• Failure to obtain informed consent: proceeding with a treatment without adequately informing you of the risks involved.
  • Poor technique: incompetent execution of a procedure, such as fitting veneers or crowns improperly, leading to structural damage or nerve injury.
  • Failure to diagnose or treat complications: if post-procedure complications arise and the dentist fails to diagnose or treat them in a timely manner, this could also be considered a breach.

If a breach of duty of care is established, you have the right to take legal action. This could involve filing a negligence claim against the dentist, which, if successful, could result in compensation for pain and suffering, costs of corrective treatment and loss of earnings.

Making a dental nerve damage claim

If you've experienced nerve damage or any other form of harm due to cosmetic dental negligence, you should consider making a compensation claim.

The first step in making a claim is to consult a solicitor who specialises in dental negligence - such as those at Cosmetic Surgery Solicitors. In the UK, you generally have three years from the date of the incident or from the date you became aware of the negligence to make a claim, so you should call us as soon as possible.

The initial consultation

When you first call us, we will discuss your circumstances in an initial consultation, assessing whether you can make a claim. When we understand your unique situation, we will be able to advise you on what to expect from your claim, including your chances of success and how much compensation you may be able to claim.

The claims process

If you decide to proceed with your dental nerve damage claim, we will begin to collect and compile evidence to support your argument. Once we have done this, we will send a formal letter to the dental practice outlining the nature of your claim and the evidence supporting it. We will handle all of the necessary communications on your behalf so you can focus on your recovery.

The dental practice usually has four months to respond to your letter of claim. They may admit fault and offer a settlement, or they may deny the allegations. If both parties are open to it, negotiations for a settlement can take place. However, if a settlement cannot be reached, the case may go to court. It is important to note that most medical negligence claims - including claims for dental nerve damage - are settled before reaching this stage.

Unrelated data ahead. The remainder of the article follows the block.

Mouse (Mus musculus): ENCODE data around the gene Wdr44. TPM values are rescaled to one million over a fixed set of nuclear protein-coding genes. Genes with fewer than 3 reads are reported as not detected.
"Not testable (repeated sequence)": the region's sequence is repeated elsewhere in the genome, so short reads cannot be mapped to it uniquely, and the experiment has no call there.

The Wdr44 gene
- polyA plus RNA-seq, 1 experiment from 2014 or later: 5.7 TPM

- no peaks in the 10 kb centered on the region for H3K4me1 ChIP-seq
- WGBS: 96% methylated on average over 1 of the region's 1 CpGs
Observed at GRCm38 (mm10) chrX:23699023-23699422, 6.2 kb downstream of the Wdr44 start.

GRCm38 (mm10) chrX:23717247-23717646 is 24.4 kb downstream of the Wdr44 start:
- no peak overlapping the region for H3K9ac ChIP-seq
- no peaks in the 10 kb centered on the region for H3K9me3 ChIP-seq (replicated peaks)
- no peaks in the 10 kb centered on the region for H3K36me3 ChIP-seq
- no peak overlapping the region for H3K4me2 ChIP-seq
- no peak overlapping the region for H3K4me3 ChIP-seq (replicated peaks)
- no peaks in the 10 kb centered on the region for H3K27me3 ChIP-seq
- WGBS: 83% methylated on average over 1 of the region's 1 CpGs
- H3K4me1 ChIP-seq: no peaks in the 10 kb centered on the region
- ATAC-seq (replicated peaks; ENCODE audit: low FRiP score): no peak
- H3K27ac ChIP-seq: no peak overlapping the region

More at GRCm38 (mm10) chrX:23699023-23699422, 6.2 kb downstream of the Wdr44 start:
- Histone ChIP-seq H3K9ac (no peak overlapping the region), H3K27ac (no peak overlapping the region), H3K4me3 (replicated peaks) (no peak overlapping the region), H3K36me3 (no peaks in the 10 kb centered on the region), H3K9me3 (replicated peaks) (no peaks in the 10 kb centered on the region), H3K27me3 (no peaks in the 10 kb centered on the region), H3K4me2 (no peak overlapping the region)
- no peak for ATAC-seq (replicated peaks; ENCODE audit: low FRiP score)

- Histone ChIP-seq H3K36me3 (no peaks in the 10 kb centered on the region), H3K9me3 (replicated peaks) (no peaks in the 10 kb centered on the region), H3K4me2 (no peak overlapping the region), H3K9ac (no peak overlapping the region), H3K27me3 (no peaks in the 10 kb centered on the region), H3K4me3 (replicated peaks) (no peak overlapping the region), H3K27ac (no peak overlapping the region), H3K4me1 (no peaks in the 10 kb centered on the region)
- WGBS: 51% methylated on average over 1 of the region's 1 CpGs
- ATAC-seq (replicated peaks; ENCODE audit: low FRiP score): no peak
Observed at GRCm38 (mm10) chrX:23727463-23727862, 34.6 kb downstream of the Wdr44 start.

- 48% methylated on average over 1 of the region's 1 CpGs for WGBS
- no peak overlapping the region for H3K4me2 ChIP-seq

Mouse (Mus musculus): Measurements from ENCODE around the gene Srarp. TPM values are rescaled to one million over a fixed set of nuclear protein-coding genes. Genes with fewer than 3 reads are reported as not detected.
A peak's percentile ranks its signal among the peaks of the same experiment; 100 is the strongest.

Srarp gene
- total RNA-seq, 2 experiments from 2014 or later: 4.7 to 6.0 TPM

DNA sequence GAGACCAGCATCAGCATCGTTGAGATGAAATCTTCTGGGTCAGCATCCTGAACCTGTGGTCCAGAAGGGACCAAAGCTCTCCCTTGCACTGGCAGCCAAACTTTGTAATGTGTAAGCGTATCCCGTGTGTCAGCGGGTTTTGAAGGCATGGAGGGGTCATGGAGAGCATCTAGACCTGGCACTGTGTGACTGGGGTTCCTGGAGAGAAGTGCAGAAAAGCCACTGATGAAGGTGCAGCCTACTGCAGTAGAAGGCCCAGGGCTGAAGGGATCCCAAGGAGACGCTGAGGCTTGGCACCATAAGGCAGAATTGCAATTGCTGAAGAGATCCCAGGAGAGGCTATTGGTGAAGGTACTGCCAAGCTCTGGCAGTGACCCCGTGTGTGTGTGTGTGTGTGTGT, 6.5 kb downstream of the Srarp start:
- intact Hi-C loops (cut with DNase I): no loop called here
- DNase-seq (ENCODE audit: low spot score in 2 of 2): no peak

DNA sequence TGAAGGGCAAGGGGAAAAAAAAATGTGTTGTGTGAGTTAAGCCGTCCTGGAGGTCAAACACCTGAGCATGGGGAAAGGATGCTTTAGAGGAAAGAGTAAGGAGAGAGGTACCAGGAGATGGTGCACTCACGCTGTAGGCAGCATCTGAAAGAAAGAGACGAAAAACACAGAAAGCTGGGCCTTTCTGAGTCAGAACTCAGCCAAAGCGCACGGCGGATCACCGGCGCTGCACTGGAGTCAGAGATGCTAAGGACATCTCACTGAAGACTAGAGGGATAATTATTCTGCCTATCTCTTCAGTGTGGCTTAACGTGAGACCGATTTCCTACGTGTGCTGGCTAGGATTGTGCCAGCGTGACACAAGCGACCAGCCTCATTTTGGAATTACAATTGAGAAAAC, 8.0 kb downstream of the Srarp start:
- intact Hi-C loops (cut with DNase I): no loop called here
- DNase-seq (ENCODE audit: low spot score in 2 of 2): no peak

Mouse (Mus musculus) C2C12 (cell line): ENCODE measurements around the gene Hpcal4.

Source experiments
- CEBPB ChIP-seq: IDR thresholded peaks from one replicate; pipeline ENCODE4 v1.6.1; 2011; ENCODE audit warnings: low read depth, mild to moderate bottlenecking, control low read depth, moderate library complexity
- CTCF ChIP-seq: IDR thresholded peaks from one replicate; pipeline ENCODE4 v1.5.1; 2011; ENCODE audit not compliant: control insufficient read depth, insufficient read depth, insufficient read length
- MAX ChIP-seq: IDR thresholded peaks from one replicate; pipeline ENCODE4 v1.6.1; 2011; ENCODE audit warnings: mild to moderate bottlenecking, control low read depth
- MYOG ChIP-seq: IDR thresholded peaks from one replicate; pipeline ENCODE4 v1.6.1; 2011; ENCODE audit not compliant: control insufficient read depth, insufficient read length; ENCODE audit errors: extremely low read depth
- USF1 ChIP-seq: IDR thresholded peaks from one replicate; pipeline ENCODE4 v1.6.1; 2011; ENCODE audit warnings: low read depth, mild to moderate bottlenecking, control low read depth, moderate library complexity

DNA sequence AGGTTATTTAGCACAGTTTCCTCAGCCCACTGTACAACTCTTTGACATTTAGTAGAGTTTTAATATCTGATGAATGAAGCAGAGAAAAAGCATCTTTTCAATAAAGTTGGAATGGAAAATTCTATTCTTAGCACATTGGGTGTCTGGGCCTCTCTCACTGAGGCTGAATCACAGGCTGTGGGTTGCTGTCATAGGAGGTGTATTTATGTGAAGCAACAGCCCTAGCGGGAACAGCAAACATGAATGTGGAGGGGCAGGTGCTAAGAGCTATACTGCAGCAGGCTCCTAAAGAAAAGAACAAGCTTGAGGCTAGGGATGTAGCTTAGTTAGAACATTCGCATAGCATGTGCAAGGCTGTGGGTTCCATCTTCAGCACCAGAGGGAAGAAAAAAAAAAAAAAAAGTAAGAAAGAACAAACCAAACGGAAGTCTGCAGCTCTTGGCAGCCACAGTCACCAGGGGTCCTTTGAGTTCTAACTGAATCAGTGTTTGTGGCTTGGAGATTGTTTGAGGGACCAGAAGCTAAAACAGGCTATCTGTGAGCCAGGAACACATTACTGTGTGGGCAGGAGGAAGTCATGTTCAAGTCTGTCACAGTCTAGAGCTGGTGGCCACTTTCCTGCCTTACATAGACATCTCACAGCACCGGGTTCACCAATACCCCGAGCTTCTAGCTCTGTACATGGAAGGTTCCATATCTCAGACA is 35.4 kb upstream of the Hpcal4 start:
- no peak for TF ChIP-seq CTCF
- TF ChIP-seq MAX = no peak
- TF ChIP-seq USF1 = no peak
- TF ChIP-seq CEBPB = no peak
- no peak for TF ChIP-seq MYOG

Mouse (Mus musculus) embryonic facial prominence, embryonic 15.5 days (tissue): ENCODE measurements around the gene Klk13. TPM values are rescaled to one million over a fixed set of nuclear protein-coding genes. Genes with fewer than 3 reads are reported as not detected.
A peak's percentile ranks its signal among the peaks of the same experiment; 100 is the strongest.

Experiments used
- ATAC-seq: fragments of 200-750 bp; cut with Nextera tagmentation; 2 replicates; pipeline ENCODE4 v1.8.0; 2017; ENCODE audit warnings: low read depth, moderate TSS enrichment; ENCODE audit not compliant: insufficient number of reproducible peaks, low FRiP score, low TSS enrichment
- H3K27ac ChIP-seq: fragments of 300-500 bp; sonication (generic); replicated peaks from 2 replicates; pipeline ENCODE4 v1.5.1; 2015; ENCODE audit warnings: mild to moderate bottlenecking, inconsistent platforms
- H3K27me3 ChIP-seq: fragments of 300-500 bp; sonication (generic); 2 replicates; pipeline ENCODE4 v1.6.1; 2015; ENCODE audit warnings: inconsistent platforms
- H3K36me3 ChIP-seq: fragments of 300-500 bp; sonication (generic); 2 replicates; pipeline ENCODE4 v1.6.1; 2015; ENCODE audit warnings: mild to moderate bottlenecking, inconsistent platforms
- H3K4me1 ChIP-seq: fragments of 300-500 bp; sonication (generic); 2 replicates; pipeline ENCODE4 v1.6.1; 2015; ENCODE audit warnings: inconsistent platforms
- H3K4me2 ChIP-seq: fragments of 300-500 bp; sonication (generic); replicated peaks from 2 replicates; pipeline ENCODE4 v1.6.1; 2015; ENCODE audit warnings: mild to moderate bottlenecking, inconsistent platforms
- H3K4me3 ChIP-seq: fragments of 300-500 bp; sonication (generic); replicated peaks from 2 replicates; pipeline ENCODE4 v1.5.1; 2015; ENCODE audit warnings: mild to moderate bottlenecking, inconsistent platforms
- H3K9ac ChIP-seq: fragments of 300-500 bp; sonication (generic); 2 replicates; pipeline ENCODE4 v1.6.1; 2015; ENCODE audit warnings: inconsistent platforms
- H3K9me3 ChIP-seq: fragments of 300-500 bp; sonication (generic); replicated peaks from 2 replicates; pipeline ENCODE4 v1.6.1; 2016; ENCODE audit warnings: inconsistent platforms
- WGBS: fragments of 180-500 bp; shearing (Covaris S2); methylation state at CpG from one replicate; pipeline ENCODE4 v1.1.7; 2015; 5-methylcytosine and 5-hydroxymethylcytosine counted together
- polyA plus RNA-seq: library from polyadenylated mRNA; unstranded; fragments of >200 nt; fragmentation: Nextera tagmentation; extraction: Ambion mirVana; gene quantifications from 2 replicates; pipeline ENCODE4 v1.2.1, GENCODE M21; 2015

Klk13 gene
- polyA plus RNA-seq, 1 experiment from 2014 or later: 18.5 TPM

Types of compensation

Compensation is generally calculated using two categories:

  • General damages cover the pain, suffering and loss of amenity that you have experienced due to your nerve injury.
  • Special damages cover specific financial losses, like medical bills for corrective treatment or loss of earnings.

If the negligence has led to long-term or permanent issues, you may also be compensated for future care or loss of earnings.

Contact Us

We understand that navigating the legal landscape of dental nerve damage claims can be daunting, especially when you're already dealing with the physical and emotional toll of dental negligence. By working with our experienced solicitors, you can be sure to have the best chances of making a successful dental negligence claim and deal with minimal stress while the process is happening.

To learn more, speak to our team today by calling us on 0808 120 5180, or fill out an online contact form and we will be in touch at a time convenient for you.

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Russell Sutton is a partner at Cosmetic Surgery Solicitors, with a comprehensive understanding of the complexities surrounding dental negligence cases. Russell's commitment to his clients is unmatched, as he empathises with the emotional and physical toll that dental negligence can take on people’s lives.